Late last week, Courage Country sat down with North Carolina Courage’s newest Canadian goalkeeper, Stephanie Labbé to do an in-person interview and of course, she answered the Starting XI Questions.
Labbé returns to the NWSL this year with the Courage, after last playing in the league with the Washington Spirit in 2016. She also plays internationally for her native Canada. Read her answers below.
Starting XI Questions: Stephanie Labbé
1. What’s a pre-game ritual you’ll never change?
Labbé I meditate before every game. In the morning, I’ll do a 20-minute meditation and after the meditation, I journal. Before the start of the game, when we’re in the locker room and everyone’s getting hyped, I sit down in a corner and I close my eyes and breathe a little bit, and read whatever it is I wrote that morning. It’s usually something along the lines of how I want to appear in the game that day — just little reminders, whether it’s about the other team, but for the most part, it’s how I want to bring myself, and what I want to show on the field that day. So I just read it, and it’s a little reminder. In the locker room, people are singing and dancing and jumping up. Don’t get me wrong, for the most part, I’m not the one dancing, but I’m enjoying it, and I’m watching everyone else do that. But that’s kind of my challenge — sit in a very loud and distracting environment, and can I focus for one minute? If I can do that, then when I’m in a stadium of 60,000 people and in a high high pressure situation, I’ll be able to tune out all the distraction and noise as well. And in North Carolina, I heard all the games are sold out. I’m putting it out there for the fans.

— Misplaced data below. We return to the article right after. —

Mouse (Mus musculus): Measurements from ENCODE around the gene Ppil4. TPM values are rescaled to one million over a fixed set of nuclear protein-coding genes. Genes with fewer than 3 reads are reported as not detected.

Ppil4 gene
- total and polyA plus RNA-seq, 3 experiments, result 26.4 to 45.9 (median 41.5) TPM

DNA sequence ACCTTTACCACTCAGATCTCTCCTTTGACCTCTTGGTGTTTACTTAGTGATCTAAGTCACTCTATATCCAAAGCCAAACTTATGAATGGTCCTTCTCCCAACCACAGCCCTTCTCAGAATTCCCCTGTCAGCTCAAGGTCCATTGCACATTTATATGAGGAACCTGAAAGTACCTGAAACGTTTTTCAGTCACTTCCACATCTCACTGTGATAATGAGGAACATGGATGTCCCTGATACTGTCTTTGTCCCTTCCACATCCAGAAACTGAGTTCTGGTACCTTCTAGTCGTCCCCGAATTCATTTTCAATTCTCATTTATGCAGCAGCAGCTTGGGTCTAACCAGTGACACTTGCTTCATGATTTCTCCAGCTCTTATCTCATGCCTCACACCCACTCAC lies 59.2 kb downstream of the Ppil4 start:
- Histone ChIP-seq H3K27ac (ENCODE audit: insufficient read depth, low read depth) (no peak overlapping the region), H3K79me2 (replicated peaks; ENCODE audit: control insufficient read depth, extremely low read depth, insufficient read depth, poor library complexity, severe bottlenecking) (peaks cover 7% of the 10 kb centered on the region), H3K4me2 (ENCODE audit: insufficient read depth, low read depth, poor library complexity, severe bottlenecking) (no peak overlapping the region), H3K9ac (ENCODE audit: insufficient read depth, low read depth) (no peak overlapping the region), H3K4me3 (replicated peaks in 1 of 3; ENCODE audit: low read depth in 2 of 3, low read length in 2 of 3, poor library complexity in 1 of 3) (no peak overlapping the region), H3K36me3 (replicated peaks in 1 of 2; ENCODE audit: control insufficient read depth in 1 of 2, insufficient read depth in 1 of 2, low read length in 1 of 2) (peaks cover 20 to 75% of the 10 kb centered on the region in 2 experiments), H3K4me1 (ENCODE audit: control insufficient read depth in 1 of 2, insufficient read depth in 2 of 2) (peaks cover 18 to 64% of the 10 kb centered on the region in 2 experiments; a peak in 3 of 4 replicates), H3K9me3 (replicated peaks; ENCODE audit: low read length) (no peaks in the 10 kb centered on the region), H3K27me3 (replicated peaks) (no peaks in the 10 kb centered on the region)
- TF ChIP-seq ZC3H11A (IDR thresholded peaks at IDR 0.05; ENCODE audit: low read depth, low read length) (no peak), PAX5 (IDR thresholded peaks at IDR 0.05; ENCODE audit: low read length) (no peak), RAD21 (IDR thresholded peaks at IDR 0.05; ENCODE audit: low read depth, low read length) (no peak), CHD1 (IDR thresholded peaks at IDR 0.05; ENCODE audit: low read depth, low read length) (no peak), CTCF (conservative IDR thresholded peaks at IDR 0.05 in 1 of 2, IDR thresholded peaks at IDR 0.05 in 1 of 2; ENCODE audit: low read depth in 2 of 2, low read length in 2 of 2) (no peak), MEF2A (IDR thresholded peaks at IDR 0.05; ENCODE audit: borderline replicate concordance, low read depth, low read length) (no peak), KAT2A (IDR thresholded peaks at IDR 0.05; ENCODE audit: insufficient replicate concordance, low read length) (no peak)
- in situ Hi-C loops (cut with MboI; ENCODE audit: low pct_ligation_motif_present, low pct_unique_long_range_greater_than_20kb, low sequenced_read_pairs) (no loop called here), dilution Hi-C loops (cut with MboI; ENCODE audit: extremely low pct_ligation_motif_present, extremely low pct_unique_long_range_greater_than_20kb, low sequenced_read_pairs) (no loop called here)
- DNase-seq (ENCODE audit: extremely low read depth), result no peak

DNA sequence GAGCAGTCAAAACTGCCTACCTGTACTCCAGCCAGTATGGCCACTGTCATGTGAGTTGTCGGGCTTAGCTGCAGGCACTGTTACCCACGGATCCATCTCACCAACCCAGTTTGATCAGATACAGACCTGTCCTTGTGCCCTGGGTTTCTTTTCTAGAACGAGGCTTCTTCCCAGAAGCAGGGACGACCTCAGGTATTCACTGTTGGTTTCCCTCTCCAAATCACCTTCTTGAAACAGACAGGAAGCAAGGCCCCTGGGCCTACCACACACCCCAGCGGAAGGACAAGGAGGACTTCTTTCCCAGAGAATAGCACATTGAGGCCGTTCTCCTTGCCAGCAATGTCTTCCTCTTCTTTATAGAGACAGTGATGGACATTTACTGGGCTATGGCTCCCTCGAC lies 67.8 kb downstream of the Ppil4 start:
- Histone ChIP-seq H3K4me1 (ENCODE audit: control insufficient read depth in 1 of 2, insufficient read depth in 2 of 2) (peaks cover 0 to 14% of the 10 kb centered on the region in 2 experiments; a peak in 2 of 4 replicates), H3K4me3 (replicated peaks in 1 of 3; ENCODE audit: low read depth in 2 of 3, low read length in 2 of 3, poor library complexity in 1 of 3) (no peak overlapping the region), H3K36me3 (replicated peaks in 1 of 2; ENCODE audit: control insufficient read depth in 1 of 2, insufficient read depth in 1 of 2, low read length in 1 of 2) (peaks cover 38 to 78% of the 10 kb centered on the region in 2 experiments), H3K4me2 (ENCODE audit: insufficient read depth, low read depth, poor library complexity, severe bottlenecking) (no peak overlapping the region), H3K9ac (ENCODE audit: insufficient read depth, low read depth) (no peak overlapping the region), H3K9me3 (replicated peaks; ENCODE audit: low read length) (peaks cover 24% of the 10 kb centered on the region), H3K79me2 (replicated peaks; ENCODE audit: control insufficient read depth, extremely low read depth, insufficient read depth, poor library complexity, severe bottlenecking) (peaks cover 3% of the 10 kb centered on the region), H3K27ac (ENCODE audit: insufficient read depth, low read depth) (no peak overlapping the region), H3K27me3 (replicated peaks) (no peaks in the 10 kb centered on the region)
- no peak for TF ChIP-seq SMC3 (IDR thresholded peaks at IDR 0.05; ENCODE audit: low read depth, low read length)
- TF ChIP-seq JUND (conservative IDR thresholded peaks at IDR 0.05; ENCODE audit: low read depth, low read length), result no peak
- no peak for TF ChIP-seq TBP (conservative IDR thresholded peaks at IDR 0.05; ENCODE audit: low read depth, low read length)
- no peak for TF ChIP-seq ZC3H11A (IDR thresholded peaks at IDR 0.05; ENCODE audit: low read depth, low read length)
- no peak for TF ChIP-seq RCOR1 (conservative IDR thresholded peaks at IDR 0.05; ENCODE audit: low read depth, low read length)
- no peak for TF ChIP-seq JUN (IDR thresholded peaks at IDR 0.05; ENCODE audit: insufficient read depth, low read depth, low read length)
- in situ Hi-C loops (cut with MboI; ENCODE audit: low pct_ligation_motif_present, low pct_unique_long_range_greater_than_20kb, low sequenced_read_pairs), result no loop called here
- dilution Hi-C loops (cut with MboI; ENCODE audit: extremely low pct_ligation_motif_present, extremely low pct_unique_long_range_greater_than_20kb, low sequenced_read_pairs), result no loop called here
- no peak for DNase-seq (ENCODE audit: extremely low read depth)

2. What’s your best suggestion to youth soccer players to up their game?
Labbé Work on the mental game. 100% don’t compare yourself to others. If I could go back and redo that side of the game — I spent so much time and energy comparing myself to others, and saying like, “Well she’s playing and this is what she’s doing, so I should do that.” It actually took me much further away from what my strengths are and what makes me a unique goalkeeper. Once I figured out that if I just focus on me, and work on my strengths, and what makes me a great goalkeeper, it doesn’t matter what other people are doing. It doesn’t matter what they’re good at. What matters is I’m good at something, and I work on that, and show that, then that’s all I can control. I know that I just spent so much time and energy focusing on other people and what they were doing that if I would had this mindset and knowledge when I was young, there’s so much more potential of what I could be at this age. Just focus on yourself. Find out what makes you unique and strong, and stay true to that.
3. What’s something people don’t understand about you?